This time setting and manual winding device comprises a stem 29 pivoting and sliding in a bore provided in the bridge 2 of the movement. This stem 29 extends thus perpendicular to the plane of the movement and not parallel as is generally the case. The outside extremity of this stem 29 protrudes from the rear face of the movement and is provided with a nut or actuating member 30.
The other extremity of this stem 29 is guided in a bearing provided in the plate 1 of the movement. This stem 29 can occupy two distinct axial positions, the one corresponding to time setting and the other corresponding to manual winding. These two axial positions are determined by a biconical groove 31 provided in the stem and cooperating with a hairpin spring 32 fixed under the 4bridge 2. This stem 29 is angularly fast on a toothed wheel 33 which meshes with an intermediate gearing 34 when the stem 29 is in manual time setting position, that is to say in its axial position for which it protrudes the most from the movement. This intermediate gearing 34 drives in a known manner, during its rotation, the hands of the movement to enable its time setting.
When the stem 29 is in position for which it is driven with the movement, that is, in manual winding position, the wheel 33 disengages the intermediate gearing 34, but it meshes with a wheel 35 itself permanently in mesh with an intermediate gearing 36 in gearing connection with the ratchet wheel 25 of the barrel 27. This wheel 35 is connected to the wheel 33, that is to the stem 29, through the intermediary of a one-way coupling, for example with the aid of Breguet teeth, enabling the driving in rotation of the said wheel 35 through the actuating member 30 only in the direction corresponding to the winding-up of the main spring.
The operation of the self-winding device as well as of the time setting and manual winding device will not be described here, since they are well known.
However, it is important to note, that the particular relative dispoistion of these two devices makes possible an automatic movement having little thickness and simultaneously keeping parts of the movement at normal dimensions which is necessary to obtain strength.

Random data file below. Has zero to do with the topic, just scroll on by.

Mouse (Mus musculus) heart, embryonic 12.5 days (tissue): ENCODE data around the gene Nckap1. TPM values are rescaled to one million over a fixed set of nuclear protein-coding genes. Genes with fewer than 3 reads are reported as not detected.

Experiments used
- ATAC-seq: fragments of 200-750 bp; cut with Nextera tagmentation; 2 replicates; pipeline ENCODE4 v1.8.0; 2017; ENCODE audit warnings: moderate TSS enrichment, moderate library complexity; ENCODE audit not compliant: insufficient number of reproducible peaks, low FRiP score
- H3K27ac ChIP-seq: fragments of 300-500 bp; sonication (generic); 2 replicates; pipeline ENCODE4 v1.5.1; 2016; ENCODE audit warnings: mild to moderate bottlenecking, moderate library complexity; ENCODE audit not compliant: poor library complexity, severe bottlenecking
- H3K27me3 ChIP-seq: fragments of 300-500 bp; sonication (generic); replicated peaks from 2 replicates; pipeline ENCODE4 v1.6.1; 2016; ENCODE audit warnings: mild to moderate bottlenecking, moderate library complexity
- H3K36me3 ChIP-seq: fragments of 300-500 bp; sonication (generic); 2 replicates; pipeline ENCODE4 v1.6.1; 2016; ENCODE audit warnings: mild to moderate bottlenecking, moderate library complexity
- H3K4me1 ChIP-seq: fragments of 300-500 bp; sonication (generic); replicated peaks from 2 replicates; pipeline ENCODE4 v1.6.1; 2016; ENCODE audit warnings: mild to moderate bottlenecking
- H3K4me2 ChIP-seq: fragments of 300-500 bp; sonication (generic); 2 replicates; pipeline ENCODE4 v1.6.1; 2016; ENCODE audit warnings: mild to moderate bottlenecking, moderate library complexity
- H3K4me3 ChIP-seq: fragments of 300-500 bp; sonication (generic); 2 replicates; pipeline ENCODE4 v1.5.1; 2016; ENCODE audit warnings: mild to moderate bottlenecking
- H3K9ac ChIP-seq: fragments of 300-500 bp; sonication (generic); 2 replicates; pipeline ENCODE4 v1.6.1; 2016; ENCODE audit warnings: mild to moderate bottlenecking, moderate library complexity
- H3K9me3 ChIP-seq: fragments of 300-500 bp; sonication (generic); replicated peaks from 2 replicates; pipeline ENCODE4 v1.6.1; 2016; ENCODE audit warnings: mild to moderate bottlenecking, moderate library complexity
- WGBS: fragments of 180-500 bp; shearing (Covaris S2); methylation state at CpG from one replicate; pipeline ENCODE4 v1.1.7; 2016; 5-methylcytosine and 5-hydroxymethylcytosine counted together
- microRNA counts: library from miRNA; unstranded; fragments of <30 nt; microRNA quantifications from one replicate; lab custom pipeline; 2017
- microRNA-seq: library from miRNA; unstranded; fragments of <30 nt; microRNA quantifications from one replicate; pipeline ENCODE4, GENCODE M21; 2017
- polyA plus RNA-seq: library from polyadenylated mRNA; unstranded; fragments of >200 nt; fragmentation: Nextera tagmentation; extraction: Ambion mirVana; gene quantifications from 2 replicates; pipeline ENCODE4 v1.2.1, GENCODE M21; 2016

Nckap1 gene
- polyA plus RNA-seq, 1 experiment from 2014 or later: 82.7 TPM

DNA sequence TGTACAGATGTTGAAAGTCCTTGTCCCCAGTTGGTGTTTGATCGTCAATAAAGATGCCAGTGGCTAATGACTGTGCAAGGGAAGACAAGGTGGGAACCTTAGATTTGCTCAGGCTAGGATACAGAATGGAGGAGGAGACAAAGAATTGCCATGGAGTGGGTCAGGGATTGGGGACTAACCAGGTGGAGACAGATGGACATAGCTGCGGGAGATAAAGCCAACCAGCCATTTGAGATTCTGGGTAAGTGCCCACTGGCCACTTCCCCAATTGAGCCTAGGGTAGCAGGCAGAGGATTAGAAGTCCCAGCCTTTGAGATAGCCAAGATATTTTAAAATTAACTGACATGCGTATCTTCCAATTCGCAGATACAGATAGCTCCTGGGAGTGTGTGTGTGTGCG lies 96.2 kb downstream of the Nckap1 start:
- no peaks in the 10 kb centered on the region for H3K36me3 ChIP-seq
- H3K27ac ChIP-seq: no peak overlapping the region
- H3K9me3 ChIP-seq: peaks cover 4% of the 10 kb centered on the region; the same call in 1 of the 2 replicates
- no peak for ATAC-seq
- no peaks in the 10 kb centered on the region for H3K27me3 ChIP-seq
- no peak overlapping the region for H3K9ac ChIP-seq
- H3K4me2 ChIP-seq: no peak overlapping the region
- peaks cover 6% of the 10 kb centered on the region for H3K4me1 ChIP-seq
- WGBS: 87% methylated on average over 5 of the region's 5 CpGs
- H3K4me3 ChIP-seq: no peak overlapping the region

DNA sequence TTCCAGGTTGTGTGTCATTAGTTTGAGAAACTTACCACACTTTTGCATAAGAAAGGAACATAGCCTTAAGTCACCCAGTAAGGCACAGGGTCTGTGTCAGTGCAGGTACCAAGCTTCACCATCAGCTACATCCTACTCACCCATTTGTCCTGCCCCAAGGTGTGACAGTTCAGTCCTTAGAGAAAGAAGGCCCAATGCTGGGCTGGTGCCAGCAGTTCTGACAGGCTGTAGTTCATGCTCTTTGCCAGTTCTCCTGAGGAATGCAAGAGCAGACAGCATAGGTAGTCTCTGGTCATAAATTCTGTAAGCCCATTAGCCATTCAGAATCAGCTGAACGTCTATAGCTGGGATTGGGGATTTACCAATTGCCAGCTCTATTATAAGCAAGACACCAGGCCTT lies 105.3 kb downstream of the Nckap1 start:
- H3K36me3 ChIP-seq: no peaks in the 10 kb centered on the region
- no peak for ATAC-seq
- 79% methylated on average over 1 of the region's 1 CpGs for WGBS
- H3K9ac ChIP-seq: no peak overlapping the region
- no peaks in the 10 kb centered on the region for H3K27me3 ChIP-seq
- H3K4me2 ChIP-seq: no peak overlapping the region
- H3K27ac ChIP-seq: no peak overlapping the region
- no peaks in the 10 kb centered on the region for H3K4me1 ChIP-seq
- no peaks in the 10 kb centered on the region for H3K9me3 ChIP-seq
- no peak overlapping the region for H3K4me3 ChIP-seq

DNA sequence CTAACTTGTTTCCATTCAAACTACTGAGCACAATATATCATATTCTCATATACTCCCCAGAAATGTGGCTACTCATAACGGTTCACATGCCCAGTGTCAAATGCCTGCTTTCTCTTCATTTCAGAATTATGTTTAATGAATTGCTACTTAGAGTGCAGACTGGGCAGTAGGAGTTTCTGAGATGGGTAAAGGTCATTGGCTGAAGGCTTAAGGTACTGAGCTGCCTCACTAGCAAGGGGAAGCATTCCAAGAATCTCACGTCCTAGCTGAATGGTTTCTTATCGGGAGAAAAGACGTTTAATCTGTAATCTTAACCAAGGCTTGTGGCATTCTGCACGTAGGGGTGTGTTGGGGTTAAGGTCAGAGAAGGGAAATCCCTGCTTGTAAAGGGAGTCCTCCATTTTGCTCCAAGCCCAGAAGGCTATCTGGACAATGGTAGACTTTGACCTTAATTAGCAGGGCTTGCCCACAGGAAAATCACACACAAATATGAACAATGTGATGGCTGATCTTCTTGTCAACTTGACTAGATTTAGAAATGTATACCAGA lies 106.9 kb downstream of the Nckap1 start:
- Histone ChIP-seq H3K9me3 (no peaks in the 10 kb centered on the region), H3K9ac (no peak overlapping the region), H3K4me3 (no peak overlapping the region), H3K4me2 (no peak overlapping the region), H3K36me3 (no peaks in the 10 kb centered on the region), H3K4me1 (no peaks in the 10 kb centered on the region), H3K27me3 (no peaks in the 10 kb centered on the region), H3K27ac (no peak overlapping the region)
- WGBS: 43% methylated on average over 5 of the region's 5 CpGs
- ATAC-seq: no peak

The described disposition makes possible self-winding movement having a height corresponding to the thin movements now existing by using normal movements the height of which has not been reduced by fabrication and construction tricks which may lead to working difiiculties.
It is to be further noted that the actuating member of the time setting and/or manual winding device can have any desired shape, for example very fiat in order not to increase the thickness of the watch.
However in another embodiment which is a preferred one, this actuating member presents a frusto conical shape or conical shape the summit of which is located at the free end of this actuating device. This shape is particularly favourable to the indentation by this actuating device of the skin of the arm of the user so that the watch seems to have the width of its casing only, the actuating member or winding member protruding from it being hidden. This feature tends also to give a very thin appearance to the described movement.
It is to be noted that the stem of the manual winding device is always disposed in such a manner that its axis is perpendicular or approximately perpendicular at least to the plane of the movement. This stem can however, according to variants of execution, protrude from the movement and hence from the watch, always from one of its frontal faces, either from the face or from the back of the watch.
1. A self-winding watch movement comprising a winding mass in the form of an annular segment, means mounting said segment for swinging movement about the center of curvature of said segment freely about the entire periphery of said movement, said winding mass and said mounting means having a total height less than the height of said movement and being disposed between planes that bound the front and rear faces of said movement, a rotatable stem extending from the rear face of said movement perpendicular to said rear face, the axis of said stem being disposed inside the path of movement of said annular segment but spaced from said center of curvature, and meansinterconnecting said stem with said movement selectively to wind said movement or to set the time indicated by said movement.
2. A self-winding watch movement as claimed in claim 1, said stem having two axially displaced positions in one of which said stem sets the time indicated by the watch and in the other of which the stem winds the watch.
References Cited FOREIGN PATENTS 972,399 l/1951 France. 988,517 8/1951 France.
51,829 6/ 1910 Switzerland. 139,870 8/ 1930 Switzerland. 167,561 2/ 1934 Switzerland. 322,325 6/ 1957 Switzerland. 332,551 9/1958 Switzerland. 333,587 10/1958 Switzerland.
RICHARD B. WILKINSON, Primary Examiner.
G. H. MILLER, JR., Assistant Examiner.